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FDA granted traditional approval for Leqmbi, CMS to provide broader coverage for the drug

The U.S. Food and Drug Administration (FDA) converted the approval of Leqembi (lecanemab) for treating Alzheimer's Disease from accelerated approval to traditional approval. This decision was based on a confirmatory trial that verified the drug's clinical benefit. Leqembi is the first amyloid beta-directed antibody to undergo this conversion for Alzheimer's disease treatment. The medication works by reducing the amyloid plaques in the brain, a characteristic disease feature.


Initially approved in January under the Accelerated Approval pathway, Leqembi received clearance based on its impact on reducing amyloid plaques, which was expected to provide clinical benefits for patients. As a postmarketing requirement, the FDA mandated a confirmatory study to validate the anticipated clinical benefits of Leqembi.


Study 301 (CLARITY AD), a Phase 3 randomized, controlled clinical trial, evaluated the efficacy of Leqembi. The trial enrolled 1,795 patients with Alzheimer's disease and the trial demonstrated statiscally significant improvement in primary and secondary endpoints.


The primary endpoint, the Clinical Dementia Rating Scale Sum of Boxes score, demonstrated a significant reduction with Leqembi compared to the placebo group. Additionally, statistically significant differences were observed between the treatment groups in all secondary endpoints, including the Alzheimer's Disease Assessment Scale Cognitive Subscale 14 and the Alzheimer's Disease Cooperative Study-Activities of Daily Living Scale for Mild Cognitive Impairment.


The most common side effects of Leqembi include headache, infusion-related reactions, and amyloid-related imaging abnormalities (ARIA).


The labelling specifies that Leqembi should be initiated in mild cognitive impairment or dementia stage of Alzheimer's disease, as studied in clinical trials. There is currently no safety or effectiveness data available for initiating treatment at earlier or later stages of the disease.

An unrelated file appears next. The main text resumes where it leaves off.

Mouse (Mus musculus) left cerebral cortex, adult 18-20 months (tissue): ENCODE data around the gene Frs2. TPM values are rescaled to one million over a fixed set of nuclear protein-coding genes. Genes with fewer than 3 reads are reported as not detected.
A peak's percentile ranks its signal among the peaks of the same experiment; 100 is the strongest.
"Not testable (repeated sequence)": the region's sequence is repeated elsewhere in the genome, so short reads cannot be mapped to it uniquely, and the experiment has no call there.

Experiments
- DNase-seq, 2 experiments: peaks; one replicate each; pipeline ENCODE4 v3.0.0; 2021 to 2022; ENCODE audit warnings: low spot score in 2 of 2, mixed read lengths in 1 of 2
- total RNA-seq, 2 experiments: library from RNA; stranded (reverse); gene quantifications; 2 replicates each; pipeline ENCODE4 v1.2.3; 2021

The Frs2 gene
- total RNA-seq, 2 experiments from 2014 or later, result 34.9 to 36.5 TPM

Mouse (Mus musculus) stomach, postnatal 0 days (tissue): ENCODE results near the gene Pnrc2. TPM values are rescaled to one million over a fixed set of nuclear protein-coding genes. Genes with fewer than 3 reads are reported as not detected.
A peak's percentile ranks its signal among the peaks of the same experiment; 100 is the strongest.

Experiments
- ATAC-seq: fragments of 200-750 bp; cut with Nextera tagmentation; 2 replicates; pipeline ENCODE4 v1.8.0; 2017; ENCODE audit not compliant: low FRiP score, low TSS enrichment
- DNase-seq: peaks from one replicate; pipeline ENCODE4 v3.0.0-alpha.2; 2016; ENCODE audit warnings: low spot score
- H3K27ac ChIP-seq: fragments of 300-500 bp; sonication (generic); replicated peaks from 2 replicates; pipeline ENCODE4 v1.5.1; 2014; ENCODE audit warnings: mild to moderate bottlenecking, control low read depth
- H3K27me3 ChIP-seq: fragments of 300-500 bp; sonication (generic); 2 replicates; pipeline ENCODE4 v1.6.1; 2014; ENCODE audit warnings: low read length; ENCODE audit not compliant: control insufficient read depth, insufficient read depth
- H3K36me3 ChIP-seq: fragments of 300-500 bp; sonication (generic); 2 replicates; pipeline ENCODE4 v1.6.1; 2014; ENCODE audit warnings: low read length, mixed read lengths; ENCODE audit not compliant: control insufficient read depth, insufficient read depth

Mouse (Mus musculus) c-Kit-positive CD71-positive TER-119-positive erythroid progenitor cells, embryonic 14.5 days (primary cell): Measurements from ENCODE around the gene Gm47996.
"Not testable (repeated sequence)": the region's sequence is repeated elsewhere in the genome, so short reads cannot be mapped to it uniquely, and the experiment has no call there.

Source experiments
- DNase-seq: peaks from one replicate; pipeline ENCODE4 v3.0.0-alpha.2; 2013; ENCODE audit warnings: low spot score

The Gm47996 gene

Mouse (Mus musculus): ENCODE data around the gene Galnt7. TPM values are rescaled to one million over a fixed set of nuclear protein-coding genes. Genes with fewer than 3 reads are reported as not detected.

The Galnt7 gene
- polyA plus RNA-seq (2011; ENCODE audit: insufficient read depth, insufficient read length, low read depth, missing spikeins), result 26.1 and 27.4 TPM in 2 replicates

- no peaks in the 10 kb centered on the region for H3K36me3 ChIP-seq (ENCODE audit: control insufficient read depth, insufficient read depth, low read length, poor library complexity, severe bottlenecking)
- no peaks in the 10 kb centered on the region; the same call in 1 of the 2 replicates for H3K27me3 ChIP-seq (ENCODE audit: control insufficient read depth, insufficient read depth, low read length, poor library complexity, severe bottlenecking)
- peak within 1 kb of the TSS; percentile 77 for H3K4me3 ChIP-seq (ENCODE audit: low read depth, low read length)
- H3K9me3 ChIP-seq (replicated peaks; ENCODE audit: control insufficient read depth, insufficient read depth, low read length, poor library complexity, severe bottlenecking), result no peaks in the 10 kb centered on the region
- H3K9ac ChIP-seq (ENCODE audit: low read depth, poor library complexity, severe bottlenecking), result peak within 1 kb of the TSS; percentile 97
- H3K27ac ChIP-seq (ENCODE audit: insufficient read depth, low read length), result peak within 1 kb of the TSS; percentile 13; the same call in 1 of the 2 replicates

Following the traditional approval received by Leqembi, Centers for Medicare & Medicaid Services (CMS) announced that the drug would have broader Medicare coverage. The CMS had previously announced this coverage expansion and has now provided additional details.


With the FDA's approval, clinicians can access a CMS-facilitated registry to facilitate Medicare coverage. Providers can find additional background information, while patients can access relevant information on medicare.gov.


To get enrolled for Medicare coverage, individuals must be enrolled in Medicare, have a diagnosis of mild Alzheimer's disease with documented evidence of beta-amyloid plaque in the brain, and have a physician participating in a qualifying registry with a suitable clinical team and follow-up care. Clinicians participating in the registry must only submit a short and user-friendly data set. Individuals with Medicare should consult their physician to determine if Leqembi is the proper treatment.


For individuals with Original Medicare, the standard 20% coinsurance of the Medicare-approved amount for Leqembi will apply once they meet their Part B deductible. Costs may differ for those with Medicare supplemental coverage (such as a Medigap plan) or other secondary insurance, as well as those enrolled in a Medicare Advantage plan.

Individuals should contact their plan for more specific cost information.

Medicare's coverage of Leqembi aligns with CMS' National Coverage Determination and requires physician and clinical team participation in real-world evidence collection through a registry.


Registries are commonly used in clinical settings and have gathered patient outcome information for many years. The CMS-facilitated registry is designed to be user-friendly and adheres to strict privacy and security protocols.

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